Can a LINQ to SQL IsDiscriminator column NOT inherit?

I’m designing my database and LINQ To SQL ASP.NET web application.

Imagine I have two types of pages: normal and root. Some pages are roots. Some pages are not.

I have a Page database table and a RootPage database table:

      Page
      ----
   PK PageId
      HtmlTitle
      PageHeading
      MetaDescription
      IsRoot

      RootPage
      --------
FK PK PageId
      FavIcon
      StyleSheet
      MasterPage

I think that if within my DBML file I set the IsDiscriminator property of the IsRoot column, then my RootPage class will inherit the Page class.

I want to be able to work like this in my code:

MyDataContext db = new MyDataContext();

var roots = from p in db.Pages
            where p is RootPage
            select (RootPage)p;

Or like this:

RootPage r = new RootPage();
r.HtmlTitle = "Foo";
r.FavIcon = "bar.ico";
...
db.Pages.Add(r);
db.SubmitChanges();

Can a LINQ to SQL IsDiscriminator column be nullable or false? Will this work?

Here is Solutions:

We have many solutions to this problem, But we recommend you to use the first solution because it is tested & true solution that will 100% work for you.

Solution 1

The problem here is that you are trying to split your class between two tables, RootPage and Page.

Unfortunately LINQ to SQL only supports single table inheritence so this would not work.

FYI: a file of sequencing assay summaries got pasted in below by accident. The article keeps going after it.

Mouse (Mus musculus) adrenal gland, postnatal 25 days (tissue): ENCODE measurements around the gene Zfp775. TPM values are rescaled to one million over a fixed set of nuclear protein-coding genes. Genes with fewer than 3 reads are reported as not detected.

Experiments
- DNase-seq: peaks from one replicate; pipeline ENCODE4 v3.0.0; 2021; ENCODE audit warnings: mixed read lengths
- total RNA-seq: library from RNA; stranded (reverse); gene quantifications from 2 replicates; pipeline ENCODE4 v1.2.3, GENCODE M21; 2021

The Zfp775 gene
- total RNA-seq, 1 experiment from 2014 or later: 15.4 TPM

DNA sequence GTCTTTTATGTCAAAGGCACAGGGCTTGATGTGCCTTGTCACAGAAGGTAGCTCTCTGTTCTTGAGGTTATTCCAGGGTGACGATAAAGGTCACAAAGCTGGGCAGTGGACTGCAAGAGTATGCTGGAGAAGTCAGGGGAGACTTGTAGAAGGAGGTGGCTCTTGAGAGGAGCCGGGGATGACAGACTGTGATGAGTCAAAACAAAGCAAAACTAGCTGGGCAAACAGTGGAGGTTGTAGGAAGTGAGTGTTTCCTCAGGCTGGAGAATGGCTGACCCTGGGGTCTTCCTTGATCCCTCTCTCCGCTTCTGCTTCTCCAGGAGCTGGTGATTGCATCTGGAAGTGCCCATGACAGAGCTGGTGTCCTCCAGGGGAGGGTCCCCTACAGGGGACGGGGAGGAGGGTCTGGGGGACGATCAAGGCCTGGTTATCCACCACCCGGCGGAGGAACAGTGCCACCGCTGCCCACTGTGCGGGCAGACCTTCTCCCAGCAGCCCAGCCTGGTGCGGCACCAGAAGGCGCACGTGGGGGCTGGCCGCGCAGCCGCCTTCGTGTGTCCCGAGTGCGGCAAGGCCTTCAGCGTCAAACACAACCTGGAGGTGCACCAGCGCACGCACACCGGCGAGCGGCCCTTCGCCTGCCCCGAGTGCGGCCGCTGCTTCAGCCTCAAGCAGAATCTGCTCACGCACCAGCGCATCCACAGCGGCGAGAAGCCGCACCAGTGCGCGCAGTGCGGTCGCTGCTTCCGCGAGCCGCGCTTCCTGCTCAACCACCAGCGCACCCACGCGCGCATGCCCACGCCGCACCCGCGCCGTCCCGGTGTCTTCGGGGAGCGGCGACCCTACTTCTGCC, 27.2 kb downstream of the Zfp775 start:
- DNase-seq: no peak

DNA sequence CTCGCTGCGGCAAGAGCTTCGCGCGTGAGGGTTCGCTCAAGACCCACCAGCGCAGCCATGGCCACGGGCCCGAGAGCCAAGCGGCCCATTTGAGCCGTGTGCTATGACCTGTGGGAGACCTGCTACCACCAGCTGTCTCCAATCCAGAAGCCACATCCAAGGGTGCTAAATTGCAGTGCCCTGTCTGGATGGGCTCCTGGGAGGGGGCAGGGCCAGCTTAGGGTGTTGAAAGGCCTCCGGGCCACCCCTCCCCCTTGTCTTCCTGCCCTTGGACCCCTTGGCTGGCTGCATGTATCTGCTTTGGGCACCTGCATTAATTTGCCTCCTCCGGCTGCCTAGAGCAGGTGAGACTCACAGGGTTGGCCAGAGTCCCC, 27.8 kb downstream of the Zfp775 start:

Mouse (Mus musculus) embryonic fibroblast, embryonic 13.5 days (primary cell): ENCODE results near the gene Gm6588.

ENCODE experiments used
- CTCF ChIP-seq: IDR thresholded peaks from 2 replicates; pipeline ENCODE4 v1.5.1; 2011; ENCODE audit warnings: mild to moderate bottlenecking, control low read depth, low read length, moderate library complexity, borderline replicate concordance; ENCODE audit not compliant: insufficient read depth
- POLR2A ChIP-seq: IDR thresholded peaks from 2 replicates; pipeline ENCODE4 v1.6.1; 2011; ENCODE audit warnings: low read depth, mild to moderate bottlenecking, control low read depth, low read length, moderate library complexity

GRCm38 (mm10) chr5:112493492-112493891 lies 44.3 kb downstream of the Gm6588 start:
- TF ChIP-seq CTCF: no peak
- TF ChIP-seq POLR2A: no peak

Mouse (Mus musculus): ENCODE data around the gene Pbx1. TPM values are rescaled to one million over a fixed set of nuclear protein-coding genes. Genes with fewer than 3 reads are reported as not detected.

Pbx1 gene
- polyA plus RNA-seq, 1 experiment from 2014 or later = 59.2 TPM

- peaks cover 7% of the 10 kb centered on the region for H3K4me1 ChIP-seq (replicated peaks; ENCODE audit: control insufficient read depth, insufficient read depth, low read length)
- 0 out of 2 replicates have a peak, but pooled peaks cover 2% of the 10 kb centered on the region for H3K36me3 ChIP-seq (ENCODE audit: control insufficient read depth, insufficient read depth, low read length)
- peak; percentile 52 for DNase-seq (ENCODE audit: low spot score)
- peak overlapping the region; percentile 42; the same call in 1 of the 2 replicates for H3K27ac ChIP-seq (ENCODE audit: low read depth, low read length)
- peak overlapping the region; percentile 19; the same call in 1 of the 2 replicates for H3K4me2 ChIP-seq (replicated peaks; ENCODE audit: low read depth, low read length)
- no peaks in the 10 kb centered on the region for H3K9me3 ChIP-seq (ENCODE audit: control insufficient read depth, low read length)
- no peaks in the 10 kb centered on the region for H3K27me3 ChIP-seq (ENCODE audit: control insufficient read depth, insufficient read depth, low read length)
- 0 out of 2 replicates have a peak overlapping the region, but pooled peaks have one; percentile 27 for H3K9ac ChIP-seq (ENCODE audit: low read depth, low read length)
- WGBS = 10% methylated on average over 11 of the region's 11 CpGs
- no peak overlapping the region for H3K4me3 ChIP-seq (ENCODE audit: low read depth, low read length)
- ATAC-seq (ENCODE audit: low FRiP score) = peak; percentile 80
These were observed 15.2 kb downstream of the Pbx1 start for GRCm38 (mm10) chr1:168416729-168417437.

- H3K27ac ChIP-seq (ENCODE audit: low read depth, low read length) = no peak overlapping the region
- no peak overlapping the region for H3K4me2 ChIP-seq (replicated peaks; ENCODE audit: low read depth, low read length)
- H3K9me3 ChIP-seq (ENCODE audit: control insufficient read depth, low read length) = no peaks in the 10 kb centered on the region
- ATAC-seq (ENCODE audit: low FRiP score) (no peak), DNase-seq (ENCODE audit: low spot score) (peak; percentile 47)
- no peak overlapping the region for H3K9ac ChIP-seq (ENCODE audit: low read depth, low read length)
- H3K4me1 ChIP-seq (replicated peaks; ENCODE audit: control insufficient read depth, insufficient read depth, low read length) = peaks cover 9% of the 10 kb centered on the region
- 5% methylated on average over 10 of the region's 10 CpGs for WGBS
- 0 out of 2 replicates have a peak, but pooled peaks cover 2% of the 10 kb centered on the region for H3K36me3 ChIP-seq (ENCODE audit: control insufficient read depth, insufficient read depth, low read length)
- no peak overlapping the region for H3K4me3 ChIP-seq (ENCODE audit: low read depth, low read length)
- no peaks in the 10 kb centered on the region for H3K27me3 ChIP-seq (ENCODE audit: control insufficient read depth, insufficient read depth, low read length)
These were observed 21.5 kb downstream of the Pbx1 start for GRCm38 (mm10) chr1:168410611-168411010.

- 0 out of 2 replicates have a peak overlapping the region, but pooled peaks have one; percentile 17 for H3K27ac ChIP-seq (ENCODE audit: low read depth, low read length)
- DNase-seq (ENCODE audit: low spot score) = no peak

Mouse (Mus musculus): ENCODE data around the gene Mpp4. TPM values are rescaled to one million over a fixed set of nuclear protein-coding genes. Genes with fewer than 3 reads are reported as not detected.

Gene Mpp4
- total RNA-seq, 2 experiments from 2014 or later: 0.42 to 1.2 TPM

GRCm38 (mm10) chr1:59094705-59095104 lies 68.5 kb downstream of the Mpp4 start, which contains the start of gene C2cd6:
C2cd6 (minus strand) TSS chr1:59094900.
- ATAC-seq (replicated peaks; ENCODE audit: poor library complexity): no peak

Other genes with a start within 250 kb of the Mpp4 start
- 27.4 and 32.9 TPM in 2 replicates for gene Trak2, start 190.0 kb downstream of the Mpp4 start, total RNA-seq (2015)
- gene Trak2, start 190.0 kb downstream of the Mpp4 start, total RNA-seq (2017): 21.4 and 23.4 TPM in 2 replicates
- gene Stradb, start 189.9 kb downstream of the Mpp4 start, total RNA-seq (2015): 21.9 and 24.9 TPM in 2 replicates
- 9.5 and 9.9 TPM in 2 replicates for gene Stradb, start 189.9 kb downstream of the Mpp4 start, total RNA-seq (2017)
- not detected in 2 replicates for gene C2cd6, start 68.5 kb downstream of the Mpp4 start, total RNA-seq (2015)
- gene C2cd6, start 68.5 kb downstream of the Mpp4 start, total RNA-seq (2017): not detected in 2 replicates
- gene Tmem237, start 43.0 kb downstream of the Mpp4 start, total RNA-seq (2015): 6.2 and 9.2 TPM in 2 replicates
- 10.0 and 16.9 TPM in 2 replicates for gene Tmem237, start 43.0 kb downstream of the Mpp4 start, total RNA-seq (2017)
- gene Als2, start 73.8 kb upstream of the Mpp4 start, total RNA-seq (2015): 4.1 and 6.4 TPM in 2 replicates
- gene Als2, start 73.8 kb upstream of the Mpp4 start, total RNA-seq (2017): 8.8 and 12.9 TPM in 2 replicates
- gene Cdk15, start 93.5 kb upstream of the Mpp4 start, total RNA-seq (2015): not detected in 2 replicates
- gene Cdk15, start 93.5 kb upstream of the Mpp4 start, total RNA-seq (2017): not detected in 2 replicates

You would need to merge the two table definitions together and make the RootPage-specific fields nullable. e.g.

   Page
   ----
PK PageId
   HtmlTitle
   PageHeading
   MetaDescription
   IsRoot
   FavIcon (Nullable)
   StyleSheet (Nullable)
   MasterPage (Nullable)

You would then set IsRoot to be the discriminator and mark the Page class as the default type and RootPage as being the class for the discriminator value of ‘True’.

An alternative if you didn’t mind things being read only would be to make a view that joined the two tables together and base the classes off that.

A third option might be to consider composition such as renaming the RootPage table to Root and creating an association between RootPage and Root. This would mean that instead of your RootPage class having all those properties it would instead only expose the Root property where they actually reside.

Note: Use and implement solution 1 because this method fully tested our system.
Thank you 🙂

All methods was sourced from stackoverflow.com or stackexchange.com, is licensed under cc by-sa 2.5, cc by-sa 3.0 and cc by-sa 4.0

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